Microk8s Single Node Kubernetes cluster

In this blog, we will discuss the microk8s single Node Kubernetes cluster and its features and usage.

Microk8s Single Node Kubernetes cluster

Introduction to MicroK8s Single Node Kubernetes Clusters

MicroK8s is a lightweight open-source Kubernetes distribution that is suitable for local development, learning, testing, and small-scale production deployments. It is easily scalable from a single node to a high-availability production cluster.

Microk8s Key Features

  1. Easy Installation: MicroK8s can be installed with a single command
  2. Low on resources: It requires minimal system resources, making it suitable for running Kubernetes on resource-constrained environments such as laptops or edge devices.
  3. Single Node Kubernetes: MicroK8s runs as a single-node cluster by default, allowing you to experiment and develop applications without the need for a complex multi-node setup.
  4. Plugins/Add-Ons: MicroK8s provides a wide range of pre-installed add-ons, including popular tools and services like DNS, storage, dashboard, ingress, and metrics, making it easy to extend the functionality of your Kubernetes cluster.
  5. Snap Package: MicroK8s is distributed as a snap package, which provides an isolated and secure runtime environment. This allows for easy installation, updates, and rollback of the MicroK8s installation.
  6. Fast Startup and Updates: MicroK8s has a fast startup time, allowing you to quickly start and stop your local Kubernetes cluster. It also provides automated updates to ensure you have the latest stable version of Kubernetes and its components.
  7. Developer-Friendly: MicroK8s is designed to be developer-friendly, with features like built-in containerd runtime, seamless integration with popular development tools, and support for popular programming languages and frameworks.
  8. Multi-Cluster Support: MicroK8s allows you to manage multiple clusters on a single machine, making it convenient for testing and development scenarios where you need to work with different Kubernetes configurations.
  9. Security and Isolation: MicroK8s provides a secure and isolated environment for running Kubernetes, with features like RBAC (Role-Based Access Control) and automatic TLS certificate management.

Installation using Snap

You can easily install MicroK8s in Linux from the command line using snap command:

sudo snap install microk8s --classic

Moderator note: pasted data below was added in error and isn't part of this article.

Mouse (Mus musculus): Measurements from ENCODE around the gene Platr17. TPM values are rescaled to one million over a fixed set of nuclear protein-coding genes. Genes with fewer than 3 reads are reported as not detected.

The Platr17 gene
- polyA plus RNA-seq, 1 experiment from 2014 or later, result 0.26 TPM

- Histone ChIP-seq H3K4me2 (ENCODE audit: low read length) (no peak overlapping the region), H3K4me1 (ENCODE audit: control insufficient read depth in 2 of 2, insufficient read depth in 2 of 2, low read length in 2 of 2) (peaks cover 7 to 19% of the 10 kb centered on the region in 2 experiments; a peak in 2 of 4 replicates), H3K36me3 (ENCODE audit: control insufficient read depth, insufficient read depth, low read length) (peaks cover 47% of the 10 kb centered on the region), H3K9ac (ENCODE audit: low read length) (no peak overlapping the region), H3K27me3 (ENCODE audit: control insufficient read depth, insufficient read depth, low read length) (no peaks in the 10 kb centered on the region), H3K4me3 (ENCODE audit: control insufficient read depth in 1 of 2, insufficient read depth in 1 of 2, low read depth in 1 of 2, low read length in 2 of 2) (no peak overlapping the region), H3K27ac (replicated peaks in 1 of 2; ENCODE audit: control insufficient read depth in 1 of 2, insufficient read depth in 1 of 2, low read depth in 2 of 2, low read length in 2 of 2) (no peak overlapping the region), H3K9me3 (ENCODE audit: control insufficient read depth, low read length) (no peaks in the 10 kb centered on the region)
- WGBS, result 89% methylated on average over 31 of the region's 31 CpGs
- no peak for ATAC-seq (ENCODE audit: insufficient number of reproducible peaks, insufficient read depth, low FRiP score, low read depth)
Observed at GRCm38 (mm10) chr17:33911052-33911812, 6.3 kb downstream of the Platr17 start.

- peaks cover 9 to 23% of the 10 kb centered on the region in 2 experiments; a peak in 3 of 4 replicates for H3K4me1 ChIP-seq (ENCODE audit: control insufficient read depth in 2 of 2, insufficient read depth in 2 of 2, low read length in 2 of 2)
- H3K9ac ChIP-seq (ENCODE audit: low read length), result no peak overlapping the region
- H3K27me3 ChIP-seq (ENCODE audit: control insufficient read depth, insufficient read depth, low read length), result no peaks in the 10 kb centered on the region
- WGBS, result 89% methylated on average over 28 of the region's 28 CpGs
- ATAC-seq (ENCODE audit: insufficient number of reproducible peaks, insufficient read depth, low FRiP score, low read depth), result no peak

snap list command

For other platforms (Windows, macOS, Raspberry Pi, etc) and install methods, please see the MicroK8s documentation

We will add some rules in our firewall to allow pod-to-pod and pod-to-internet communication:

sudo ufw allow in on cni0 && sudo ufw allow out on cni0
sudo ufw default allow routed

Enable some plugins for DNS, Dashboard, and Storage.

sudo microk8s enable dns 
sudo microk8s enable dashboard
sudo microk8s enable storage

Status of cluster and addons

sudo microk8s status
microk8s: Single Node Kubernetes Cluster 

microk8s status

Testing Dashboard Access

We will create a Node Port Service to access the Dashboard as this cluster is deployed in a remote VM. On a local machine, you can access it directly with Service Cluster IP.

sudo microk8s kubectl get svc kubernetes-dashboard -oyaml  -n kube-system > kubernetes-dashboard-np.yaml

We will add two new attributes NodePort: 30080 and type: NodePort and apply the newnode port service manifest. This will expose service on the 30080 Node Port and can be accessed from a remote location using Node IP address.

apiVersion: v1
kind: Service
metadata:
  annotations:
  labels:
    k8s-app: kubernetes-dashboard
  name: kubernetes-dashboard-np
  namespace: kube-system
spec:
  internalTrafficPolicy: Cluster
  ipFamilies:
  - IPv4
  ipFamilyPolicy: SingleStack
  ports:
  - port: 443
    protocol: TCP
    targetPort: 8443
    nodePort: 30080
  selector:
    k8s-app: kubernetes-dashboard
  type: NodePort
sudo microk8s kubectl create -f kubernetes-dashboard-np.yaml
get microk8s services

Access dashboard application using: https://<IP Address>:30080/

dashboard

Let’s get the required token to login to the Dashboard.

microk8s secrets

sudo microk8s kubectl get secret -oyaml microk8s-dashboard-token -n kube-system
microk8s token

Decode token to base64 text.